Sniffing Out 'Gutter Oil' in China
China suffers from a relatively unique problem. Some cooking establishments use waste oil, called "gutter oil," in their cooking. This is a potentially dangerous practice, and officials have been struggling to figure out how they can better monitor this problem. Now, researchers believe they have the solution.
According to a study recently published in the journal Chinese Science Bulletin, researchers at Dalian University of Technology in northeastern China have determined how to use laser-induced breakdown spectroscopy (LIBS) to differentiate safe cooking oil from toxic gutter oil.
The researchers describe how di-gou-you, or "gutter oil," is the leftover and overused oil from restaurants, which is then redistributed and reused. Initial research showed that gutter oil contains toxic substances ranging from harmful bacteria to heavy metals and concentrated fatty acids. Long term consumption of foods cooked with this oil has been known to cause liver problems, developmental disabilities in children, and even cancer.
According to the study, distributors of this illegal oil bleach it or mix it with other chemicals to make it look more genuine, which makes it very hard for officials to control its trade.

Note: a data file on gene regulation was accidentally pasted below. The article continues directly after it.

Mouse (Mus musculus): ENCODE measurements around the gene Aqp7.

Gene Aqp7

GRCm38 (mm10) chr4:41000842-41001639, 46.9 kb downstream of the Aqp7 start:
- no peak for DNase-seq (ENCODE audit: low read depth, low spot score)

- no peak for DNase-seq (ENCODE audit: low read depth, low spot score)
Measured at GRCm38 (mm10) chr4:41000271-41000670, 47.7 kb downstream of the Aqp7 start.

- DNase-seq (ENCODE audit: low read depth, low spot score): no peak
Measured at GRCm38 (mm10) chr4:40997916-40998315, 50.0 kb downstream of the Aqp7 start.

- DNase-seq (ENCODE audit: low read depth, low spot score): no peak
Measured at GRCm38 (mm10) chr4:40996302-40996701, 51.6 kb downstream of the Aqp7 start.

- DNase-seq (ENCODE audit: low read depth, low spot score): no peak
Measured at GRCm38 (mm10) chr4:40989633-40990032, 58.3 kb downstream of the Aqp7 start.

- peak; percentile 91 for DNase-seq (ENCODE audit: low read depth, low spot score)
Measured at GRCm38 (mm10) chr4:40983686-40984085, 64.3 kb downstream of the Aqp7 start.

However, the study found that if a high-energy laser beam is used to vaporize and excite a sample of oil, the resulting plasma will emit a unique spectrum that indicates the presence of certain chemicals.
The analysis reportedly uses two tests in one, each of which boast a 94 and 98 percent accuracy when identifying the presence of gutter-oil specific components.
The researchers suggest that this technology is in fact so simple, it can be adapted into small devices, making oil testing easy and efficient - a boon for the health of Chinese citizens and travelers alike.
More information on the testing process can be found via the Science China Press.